When it comes to pioneers in space exploration, the conversation has to include Sally Ride.
The physicist and native of Southern California was the first American woman in space and only the third woman in space.
After attending Stanford University and earning four degrees, including a doctorate in physics, Sally Ride joined NASA and flew two space shuttle Challenger missions, once in June 1983 and again in October 1984.
Sally Ride was born in 1951 in California and grew up in Los Angeles. Growing up, she was a top-ranked tennis player in the state of California and eventually played college tennis at Stanford University.
She earned four degrees while studying at Stanford: BA in Physics, BA in English Literature, MA in Physics, and Doctor of Philosophy (Ph.D.) in Physics.
During her graduate studies at Stanford in 1977, she saw an announcement on the front page of The Stanford Daily, the school newspaper, that NASA was looking for young scientists and a new group of astronauts for the space shuttle program.
After applying along with 8,079 others, she became one of 208 finalists and eventually became one of six women selected as an astronaut candidate by NASA in 1978 after physical fitness tests, a psychiatric evaluation and personal interviews.
Ride completed NASA training in 1979, officially becoming an astronaut, making her qualified and eligible for assignment to space shuttle missions.
After five years at NASA, officials eventually selected her for spaceflight as a mission specialist for STS-7 in 1983. It was NASA’s seventh space shuttle mission and the second mission for the space shuttle Challenger.
STS-7 was a pioneering mission not only for Sally Ride, but also for women in spaceflight. This marked the first time an American woman went into space and made her the third woman to go into space after Soviet cosmonauts Valentina Tereshkova in 1963 and Svetlana Savitskaya in 1982.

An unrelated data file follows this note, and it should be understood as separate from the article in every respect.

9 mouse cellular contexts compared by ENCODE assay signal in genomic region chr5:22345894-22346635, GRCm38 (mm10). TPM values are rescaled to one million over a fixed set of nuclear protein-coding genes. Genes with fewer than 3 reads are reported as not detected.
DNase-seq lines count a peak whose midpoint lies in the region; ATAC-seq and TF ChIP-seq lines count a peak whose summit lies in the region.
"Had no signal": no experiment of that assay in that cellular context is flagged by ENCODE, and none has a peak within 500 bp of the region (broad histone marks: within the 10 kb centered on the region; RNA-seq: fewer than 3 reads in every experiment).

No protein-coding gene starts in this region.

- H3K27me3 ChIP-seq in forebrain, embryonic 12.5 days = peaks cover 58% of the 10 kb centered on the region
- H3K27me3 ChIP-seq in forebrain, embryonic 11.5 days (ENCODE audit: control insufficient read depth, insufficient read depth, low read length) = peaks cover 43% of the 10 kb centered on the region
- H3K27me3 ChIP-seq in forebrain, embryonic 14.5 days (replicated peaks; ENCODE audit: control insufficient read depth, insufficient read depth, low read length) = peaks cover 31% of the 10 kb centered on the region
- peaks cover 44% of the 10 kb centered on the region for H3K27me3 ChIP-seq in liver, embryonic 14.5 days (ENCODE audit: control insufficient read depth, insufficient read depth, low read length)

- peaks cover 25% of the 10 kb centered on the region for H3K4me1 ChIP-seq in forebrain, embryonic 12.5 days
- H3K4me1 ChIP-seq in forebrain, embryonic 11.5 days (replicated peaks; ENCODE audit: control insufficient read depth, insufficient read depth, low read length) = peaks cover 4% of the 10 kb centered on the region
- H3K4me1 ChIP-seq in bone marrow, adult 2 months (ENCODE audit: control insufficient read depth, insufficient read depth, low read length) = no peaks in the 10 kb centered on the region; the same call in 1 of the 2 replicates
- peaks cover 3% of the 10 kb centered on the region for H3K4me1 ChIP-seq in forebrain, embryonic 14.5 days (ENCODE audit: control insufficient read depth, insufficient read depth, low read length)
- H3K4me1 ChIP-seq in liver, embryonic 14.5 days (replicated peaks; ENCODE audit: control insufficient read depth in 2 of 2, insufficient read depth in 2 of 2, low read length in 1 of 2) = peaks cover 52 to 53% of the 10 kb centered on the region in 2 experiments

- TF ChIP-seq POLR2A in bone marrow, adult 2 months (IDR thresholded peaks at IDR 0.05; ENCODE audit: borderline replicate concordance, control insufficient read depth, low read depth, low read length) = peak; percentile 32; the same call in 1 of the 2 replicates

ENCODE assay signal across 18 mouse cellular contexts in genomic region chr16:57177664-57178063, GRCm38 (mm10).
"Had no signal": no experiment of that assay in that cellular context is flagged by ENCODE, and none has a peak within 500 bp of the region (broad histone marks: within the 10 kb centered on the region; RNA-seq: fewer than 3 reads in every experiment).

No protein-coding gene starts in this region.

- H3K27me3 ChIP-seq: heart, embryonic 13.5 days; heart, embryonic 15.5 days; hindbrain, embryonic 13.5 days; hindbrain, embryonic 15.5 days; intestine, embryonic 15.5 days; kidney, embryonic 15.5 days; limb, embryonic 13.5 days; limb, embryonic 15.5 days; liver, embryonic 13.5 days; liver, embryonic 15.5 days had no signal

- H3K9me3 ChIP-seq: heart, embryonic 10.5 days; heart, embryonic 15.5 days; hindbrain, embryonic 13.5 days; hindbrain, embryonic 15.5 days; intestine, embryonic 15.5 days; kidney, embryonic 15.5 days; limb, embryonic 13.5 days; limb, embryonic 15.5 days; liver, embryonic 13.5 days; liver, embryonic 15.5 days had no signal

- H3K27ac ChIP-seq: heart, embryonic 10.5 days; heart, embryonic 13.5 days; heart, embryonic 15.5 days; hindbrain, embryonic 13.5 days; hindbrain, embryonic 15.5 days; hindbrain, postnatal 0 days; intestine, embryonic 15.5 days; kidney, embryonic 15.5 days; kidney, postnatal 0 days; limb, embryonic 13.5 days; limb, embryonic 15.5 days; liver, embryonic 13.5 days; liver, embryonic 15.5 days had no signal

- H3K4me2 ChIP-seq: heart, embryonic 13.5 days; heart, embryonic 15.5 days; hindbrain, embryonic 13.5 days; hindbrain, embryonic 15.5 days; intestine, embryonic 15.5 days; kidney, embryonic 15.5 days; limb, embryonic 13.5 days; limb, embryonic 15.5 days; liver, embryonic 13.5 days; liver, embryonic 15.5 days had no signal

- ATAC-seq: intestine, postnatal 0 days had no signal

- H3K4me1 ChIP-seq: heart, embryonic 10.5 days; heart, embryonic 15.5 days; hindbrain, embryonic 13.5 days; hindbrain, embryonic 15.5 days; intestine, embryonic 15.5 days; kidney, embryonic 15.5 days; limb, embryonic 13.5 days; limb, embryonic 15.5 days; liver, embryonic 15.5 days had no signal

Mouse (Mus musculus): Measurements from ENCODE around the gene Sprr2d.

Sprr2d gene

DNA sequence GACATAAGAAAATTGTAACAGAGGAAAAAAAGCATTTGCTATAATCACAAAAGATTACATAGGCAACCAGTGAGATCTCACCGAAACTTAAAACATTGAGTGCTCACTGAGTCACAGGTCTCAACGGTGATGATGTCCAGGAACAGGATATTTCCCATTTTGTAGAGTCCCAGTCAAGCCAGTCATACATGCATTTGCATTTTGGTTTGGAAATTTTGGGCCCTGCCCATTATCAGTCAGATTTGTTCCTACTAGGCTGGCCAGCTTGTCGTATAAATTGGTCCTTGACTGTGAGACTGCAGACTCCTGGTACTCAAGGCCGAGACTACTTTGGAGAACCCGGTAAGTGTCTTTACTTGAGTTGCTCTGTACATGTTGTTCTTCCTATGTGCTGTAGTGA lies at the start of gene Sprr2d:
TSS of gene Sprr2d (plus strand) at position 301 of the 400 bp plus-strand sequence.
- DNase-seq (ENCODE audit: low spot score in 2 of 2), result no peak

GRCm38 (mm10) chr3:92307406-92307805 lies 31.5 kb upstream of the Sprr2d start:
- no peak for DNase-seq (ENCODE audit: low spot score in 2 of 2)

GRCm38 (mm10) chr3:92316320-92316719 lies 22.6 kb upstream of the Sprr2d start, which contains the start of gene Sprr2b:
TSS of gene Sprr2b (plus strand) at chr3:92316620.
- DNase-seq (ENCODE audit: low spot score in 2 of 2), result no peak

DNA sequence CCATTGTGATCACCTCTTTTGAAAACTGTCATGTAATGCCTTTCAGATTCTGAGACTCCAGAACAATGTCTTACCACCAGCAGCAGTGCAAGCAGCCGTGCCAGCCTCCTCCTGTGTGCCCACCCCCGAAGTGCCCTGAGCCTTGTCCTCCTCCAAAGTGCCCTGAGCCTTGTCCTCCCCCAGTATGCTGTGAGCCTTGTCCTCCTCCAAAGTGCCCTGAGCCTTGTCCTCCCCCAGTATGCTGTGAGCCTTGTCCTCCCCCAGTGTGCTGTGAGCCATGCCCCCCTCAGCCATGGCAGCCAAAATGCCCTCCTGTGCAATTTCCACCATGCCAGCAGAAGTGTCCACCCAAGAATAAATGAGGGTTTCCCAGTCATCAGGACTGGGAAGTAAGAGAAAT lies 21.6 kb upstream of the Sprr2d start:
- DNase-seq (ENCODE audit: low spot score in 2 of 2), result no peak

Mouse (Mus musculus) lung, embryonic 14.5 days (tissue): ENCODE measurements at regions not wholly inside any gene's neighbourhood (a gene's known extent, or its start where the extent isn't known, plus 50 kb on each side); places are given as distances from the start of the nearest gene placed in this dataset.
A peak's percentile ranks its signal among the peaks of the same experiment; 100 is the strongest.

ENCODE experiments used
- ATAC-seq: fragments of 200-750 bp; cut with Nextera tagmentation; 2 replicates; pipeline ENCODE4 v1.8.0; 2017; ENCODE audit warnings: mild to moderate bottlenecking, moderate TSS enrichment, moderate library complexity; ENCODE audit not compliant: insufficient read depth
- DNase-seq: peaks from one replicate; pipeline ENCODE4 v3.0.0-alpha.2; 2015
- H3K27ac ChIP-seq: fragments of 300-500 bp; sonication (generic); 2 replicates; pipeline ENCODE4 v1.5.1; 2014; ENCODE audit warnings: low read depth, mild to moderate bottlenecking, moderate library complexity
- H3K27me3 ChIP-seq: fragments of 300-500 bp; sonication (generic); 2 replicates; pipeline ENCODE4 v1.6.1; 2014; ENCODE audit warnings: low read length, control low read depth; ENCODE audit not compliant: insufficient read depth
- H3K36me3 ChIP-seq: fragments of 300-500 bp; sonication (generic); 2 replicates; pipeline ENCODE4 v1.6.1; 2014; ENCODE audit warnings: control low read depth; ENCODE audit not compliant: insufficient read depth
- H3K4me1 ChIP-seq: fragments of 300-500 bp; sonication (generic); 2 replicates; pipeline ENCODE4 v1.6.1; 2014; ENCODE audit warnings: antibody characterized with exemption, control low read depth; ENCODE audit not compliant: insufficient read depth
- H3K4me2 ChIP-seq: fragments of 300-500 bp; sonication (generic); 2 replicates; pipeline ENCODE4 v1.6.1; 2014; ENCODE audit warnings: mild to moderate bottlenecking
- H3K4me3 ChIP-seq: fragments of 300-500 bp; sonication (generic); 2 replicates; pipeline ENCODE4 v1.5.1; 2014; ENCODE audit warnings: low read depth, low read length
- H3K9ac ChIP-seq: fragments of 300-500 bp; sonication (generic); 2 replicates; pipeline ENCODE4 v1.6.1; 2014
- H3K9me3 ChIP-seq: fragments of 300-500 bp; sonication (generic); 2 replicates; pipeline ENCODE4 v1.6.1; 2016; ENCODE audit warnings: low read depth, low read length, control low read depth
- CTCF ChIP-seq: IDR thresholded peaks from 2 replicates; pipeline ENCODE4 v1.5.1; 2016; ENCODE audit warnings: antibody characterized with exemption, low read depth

Ride’s second and final space shuttle mission was as mission specialist on STS-41-G in October 1984. It was the sixth flight of the space shuttle Challenger and the first crew to include two women.
NASA planned it for the third mission of the space shuttle Challenger, STS-61-M, to be flown in July 1986. NASA canceled this mission after the disaster of the space shuttle Challenger in January 1986, which eventually stopped all missions on the space shuttle for more than two years.
After completing her two space shuttle missions, she spent the remainder of her time at NASA serving on the Rogers Commission investigating the Challenger disaster in 1986. She also worked at NASA headquarters in Washington, D.C., helping to lead of NASA’s long-range and strategic planning efforts.
Ride announced he was leaving NASA in 1987, after nine years of service, logging more than 343 hours in space.
In 1989, Sally Reid’s career took her to the University of California, San Diego, where she became a professor of physics until her retirement in 2007. She also acted as director of the California Space Institute, a research institute at the University of California, from 1989 to 1996. Mr.
Along with her work at the University of California, she and her partner wrote six children’s books about her time as an astronaut and space exploration.
In an effort to help women and girls who want to study science and math, she founded “Sally Ride Science” in 2001, a non-profit organization run by UCSD to inspire young people and promote STEM (science , technology, engineering and mathematics) literacy.
In her own words in an interview with NASA, “I wanted to start a company that would create good science programs and materials that would capture girls’ imaginations, show boys and girls different role models and encourage them to continue to strive their interests as they grow up.”
Sally Ride died in 2012 at the age of 61 after a 17-month battle with pancreatic cancer. After her death in 2013, President Obama awarded her the Presidential Medal of Freedom, the US’s highest civilian honor.
Sally Ride was also inducted into the Astronaut Hall of Fame, the National Women’s Hall of Fame, and the Aviation Hall of Fame, along with numerous other awards and honors to her name.
A collection of her belongings is on display at the Smithsonian’s National Air and Space Museum, including her flight suit from STS-7, her tennis racket from her youth, and much more.
To this day, her company hosts workshops and grants scholarships that help educate and inspire the children she paved the way for by becoming the first American woman in space.
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